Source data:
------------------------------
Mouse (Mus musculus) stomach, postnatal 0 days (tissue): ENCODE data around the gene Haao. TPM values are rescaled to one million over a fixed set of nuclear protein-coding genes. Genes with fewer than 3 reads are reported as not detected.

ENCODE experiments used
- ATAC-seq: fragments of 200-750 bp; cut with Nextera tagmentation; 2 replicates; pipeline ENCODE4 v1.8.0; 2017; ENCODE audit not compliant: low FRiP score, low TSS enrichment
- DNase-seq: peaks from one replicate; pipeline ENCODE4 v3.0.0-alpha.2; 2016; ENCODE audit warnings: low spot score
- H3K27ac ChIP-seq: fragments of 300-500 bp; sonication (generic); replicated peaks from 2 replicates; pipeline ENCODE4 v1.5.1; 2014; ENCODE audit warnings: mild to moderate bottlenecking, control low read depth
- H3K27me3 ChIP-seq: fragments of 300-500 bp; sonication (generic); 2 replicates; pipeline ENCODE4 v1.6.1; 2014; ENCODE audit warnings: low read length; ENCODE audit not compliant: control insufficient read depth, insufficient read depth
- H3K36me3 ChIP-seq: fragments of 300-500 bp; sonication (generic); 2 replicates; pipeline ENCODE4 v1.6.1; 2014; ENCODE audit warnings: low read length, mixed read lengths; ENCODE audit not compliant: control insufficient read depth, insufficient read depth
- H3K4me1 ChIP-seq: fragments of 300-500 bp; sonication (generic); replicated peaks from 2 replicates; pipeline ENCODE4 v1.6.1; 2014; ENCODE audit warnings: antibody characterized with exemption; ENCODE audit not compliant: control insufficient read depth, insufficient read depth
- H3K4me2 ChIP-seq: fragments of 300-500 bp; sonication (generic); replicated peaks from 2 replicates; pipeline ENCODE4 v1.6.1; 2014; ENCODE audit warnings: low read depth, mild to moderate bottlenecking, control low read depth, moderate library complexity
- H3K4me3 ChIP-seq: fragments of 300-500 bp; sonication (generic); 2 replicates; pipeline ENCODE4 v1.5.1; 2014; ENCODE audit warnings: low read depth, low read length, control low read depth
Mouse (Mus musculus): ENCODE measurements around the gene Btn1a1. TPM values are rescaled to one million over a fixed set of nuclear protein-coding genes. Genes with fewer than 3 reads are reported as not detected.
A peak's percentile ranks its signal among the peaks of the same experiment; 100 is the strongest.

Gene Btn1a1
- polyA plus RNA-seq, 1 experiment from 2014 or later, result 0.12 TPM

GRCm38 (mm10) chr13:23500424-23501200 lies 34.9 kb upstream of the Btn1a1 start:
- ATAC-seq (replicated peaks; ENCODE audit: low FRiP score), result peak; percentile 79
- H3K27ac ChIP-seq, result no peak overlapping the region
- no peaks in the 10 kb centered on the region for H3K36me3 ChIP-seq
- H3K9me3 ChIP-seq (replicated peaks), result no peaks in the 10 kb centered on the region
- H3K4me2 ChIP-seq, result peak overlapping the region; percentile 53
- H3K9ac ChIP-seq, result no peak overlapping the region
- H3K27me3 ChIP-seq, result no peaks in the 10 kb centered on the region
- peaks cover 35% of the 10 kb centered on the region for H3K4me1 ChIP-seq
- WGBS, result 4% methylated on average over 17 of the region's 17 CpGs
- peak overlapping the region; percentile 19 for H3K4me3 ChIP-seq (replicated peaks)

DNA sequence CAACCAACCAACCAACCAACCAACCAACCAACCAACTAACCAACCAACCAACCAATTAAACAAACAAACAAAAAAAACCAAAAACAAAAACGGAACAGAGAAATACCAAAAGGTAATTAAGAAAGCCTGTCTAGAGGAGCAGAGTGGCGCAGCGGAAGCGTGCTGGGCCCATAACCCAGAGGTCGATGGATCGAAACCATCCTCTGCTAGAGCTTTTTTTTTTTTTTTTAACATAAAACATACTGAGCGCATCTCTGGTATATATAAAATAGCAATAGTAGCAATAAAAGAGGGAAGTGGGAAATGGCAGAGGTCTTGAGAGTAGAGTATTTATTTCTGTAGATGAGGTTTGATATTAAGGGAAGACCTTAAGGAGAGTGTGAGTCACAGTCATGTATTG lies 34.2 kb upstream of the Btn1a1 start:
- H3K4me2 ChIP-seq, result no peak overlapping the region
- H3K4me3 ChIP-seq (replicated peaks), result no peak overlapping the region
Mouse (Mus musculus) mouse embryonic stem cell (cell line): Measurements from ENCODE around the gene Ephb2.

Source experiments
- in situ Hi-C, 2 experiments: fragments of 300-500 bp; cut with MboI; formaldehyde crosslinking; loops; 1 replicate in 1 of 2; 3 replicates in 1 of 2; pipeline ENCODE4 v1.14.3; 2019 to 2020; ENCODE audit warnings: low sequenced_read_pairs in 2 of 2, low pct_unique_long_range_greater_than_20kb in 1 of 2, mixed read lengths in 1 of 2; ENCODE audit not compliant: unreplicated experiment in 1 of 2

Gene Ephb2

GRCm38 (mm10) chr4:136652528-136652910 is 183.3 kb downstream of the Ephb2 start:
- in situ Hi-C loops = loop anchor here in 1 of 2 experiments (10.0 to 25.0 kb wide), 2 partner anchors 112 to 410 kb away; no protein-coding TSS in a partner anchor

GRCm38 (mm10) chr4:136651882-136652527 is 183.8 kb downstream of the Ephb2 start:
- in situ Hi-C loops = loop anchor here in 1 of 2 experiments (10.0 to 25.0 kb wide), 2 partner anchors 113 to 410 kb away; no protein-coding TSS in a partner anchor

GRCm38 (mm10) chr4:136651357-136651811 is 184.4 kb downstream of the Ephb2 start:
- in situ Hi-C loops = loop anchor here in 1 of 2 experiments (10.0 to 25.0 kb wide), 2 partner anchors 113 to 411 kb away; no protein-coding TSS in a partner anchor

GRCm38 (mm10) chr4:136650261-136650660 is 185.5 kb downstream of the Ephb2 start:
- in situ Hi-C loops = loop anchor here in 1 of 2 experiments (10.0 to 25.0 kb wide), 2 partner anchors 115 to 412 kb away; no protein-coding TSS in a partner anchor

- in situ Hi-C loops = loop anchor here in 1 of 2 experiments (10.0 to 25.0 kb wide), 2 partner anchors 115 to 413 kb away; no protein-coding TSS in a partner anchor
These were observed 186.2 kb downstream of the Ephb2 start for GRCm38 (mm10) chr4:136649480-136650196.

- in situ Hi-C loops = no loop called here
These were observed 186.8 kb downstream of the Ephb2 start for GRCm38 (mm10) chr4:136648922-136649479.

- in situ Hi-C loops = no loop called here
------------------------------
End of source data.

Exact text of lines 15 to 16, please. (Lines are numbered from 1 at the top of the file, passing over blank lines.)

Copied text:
GRCm38 (mm10) chr13:23500424-23501200 lies 34.9 kb upstream of the Btn1a1 start:
- ATAC-seq (replicated peaks; ENCODE audit: low FRiP score), result peak; percentile 79